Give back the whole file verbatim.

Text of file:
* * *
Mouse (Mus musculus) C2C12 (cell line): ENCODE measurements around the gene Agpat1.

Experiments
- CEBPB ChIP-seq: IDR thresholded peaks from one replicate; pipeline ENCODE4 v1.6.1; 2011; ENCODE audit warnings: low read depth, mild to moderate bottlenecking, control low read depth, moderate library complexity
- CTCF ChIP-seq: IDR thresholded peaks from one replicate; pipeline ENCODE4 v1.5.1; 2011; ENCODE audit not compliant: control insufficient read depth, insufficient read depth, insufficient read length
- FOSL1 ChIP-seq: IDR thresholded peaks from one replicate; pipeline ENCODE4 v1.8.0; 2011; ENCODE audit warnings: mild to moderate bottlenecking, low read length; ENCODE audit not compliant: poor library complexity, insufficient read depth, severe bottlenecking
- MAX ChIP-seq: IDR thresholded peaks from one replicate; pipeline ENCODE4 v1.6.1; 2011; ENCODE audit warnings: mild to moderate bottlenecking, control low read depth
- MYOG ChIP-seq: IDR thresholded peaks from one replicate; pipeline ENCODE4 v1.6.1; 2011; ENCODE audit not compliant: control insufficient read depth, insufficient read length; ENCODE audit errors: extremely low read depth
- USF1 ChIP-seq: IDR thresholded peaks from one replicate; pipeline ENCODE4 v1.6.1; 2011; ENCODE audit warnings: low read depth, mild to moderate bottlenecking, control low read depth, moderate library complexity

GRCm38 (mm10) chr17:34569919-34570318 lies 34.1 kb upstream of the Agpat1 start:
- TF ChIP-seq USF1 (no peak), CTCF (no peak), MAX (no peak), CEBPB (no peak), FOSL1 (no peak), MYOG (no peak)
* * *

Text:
Mouse (Mus musculus) C2C12 (cell line): ENCODE measurements around the gene Agpat1.

Experiments
- CEBPB ChIP-seq: IDR thresholded peaks from one replicate; pipeline ENCODE4 v1.6.1; 2011; ENCODE audit warnings: low read depth, mild to moderate bottlenecking, control low read depth, moderate library complexity
- CTCF ChIP-seq: IDR thresholded peaks from one replicate; pipeline ENCODE4 v1.5.1; 2011; ENCODE audit not compliant: control insufficient read depth, insufficient read depth, insufficient read length
- FOSL1 ChIP-seq: IDR thresholded peaks from one replicate; pipeline ENCODE4 v1.8.0; 2011; ENCODE audit warnings: mild to moderate bottlenecking, low read length; ENCODE audit not compliant: poor library complexity, insufficient read depth, severe bottlenecking
- MAX ChIP-seq: IDR thresholded peaks from one replicate; pipeline ENCODE4 v1.6.1; 2011; ENCODE audit warnings: mild to moderate bottlenecking, control low read depth
- MYOG ChIP-seq: IDR thresholded peaks from one replicate; pipeline ENCODE4 v1.6.1; 2011; ENCODE audit not compliant: control insufficient read depth, insufficient read length; ENCODE audit errors: extremely low read depth
- USF1 ChIP-seq: IDR thresholded peaks from one replicate; pipeline ENCODE4 v1.6.1; 2011; ENCODE audit warnings: low read depth, mild to moderate bottlenecking, control low read depth, moderate library complexity

GRCm38 (mm10) chr17:34569919-34570318 lies 34.1 kb upstream of the Agpat1 start:
- TF ChIP-seq USF1 (no peak), CTCF (no peak), MAX (no peak), CEBPB (no peak), FOSL1 (no peak), MYOG (no peak)